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In total, Kao attempted to obtain fraudulent PPP loans on three separate occasions, federal investigators reported. In addition to $10 million in funds transferred to Navatek by Central Pacific Bank, Kao’s company also received $2.8 million from Radius Bank, an online bank based in Boston, Massachusetts. A third attempt to obtain another $2.8 million from First Hawaiian Bank failed after a bank official raised questions about whether Kao had already received aid through the Paycheck Protection Program. Investigators also interviewed a former Navatek executive and another employee, both of whom told investigators that Navatek, which announced the name change to Martin Defense Group just days before Kao’s arrest, did not appear to be experiencing any financial difficulties during COVID-19. They stated that they believed Kao was overstating his needs on PPP loan applications.

Price: “We Will Hold You Accountable to the Fullest Extent of the Law”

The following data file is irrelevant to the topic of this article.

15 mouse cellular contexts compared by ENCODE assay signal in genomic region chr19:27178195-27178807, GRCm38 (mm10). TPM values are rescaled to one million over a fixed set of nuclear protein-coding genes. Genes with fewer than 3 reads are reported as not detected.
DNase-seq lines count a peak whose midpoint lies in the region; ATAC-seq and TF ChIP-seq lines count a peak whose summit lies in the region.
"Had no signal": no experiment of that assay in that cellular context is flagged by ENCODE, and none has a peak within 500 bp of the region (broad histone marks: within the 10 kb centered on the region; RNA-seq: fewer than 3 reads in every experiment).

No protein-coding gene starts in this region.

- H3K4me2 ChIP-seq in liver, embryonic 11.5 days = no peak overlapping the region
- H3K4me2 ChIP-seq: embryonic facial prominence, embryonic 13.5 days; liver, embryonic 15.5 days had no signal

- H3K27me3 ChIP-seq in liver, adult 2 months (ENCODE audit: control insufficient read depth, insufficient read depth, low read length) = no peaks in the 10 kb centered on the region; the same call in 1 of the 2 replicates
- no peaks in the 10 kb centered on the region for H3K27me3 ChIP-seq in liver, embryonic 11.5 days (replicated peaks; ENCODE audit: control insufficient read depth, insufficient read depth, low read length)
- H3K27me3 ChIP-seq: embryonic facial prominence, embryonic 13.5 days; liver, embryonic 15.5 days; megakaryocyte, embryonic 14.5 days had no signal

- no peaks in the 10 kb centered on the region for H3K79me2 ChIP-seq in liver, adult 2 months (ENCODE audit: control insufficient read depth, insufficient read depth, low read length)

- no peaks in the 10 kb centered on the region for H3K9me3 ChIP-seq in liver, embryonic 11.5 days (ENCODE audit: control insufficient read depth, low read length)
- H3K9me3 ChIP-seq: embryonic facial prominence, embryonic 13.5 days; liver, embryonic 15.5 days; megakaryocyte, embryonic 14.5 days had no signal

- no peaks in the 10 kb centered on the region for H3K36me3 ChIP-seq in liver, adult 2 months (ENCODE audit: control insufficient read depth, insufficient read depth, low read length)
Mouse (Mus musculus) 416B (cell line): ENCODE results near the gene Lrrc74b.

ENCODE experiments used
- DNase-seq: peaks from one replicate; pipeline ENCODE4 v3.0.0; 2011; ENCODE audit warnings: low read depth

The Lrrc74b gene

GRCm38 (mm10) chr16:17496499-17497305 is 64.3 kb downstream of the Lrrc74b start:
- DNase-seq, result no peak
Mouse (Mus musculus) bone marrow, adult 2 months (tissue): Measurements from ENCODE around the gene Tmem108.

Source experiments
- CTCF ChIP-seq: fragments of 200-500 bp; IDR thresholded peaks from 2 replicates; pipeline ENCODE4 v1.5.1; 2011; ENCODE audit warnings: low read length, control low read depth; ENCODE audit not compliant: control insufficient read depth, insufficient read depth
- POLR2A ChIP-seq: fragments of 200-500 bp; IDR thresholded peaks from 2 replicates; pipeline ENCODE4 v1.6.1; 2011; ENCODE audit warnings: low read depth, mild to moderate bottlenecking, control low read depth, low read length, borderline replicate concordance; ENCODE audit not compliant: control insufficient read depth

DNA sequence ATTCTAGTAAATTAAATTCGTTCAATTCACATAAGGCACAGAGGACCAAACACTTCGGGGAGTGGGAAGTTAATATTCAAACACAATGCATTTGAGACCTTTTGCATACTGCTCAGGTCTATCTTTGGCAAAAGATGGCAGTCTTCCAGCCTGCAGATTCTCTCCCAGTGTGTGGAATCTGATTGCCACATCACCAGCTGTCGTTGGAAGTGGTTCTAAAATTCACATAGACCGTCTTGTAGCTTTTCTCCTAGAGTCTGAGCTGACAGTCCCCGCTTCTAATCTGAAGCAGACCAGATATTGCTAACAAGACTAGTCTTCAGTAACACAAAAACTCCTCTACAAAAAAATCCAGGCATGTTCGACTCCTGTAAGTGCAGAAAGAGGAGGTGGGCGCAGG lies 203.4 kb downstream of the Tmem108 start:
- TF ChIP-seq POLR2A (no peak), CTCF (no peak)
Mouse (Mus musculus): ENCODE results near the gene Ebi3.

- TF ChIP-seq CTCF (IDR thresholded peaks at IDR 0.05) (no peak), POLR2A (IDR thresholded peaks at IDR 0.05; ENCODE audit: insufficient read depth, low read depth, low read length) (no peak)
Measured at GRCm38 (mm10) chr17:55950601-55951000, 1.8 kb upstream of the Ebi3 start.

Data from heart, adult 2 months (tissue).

“We are talking about an individual who is extremely greedy to exploit a global pandemic,” said Wayne Chan, supervisory special agent with the Criminal Investigations division of the Internal Revenue Service. “Mr. Kao stole money meant for honest, hardworking Americans who are trying to make ends meet and struggling American businesses who are trying to stay afloat,” Chan said. U.S. Attorney Kenji Price, a former federal prosecutor and Army Ranger, announced the PPP fraud charges against Kao in a virtual press conference on September 30, using the opportunity to send a “message” to others that the government will diligently investigate allegations of fraudulent activity involving the Paycheck Protection Program and bring offenders to justice. “The charges announced today send a very clear message to COVID-19 fraudsters,” Price said. “That message is very simple: If you game the system to get money that businesses so desperately need in Hawaii, we will find you, we will expose you and we will hold you accountable to the fullest extent of the law.”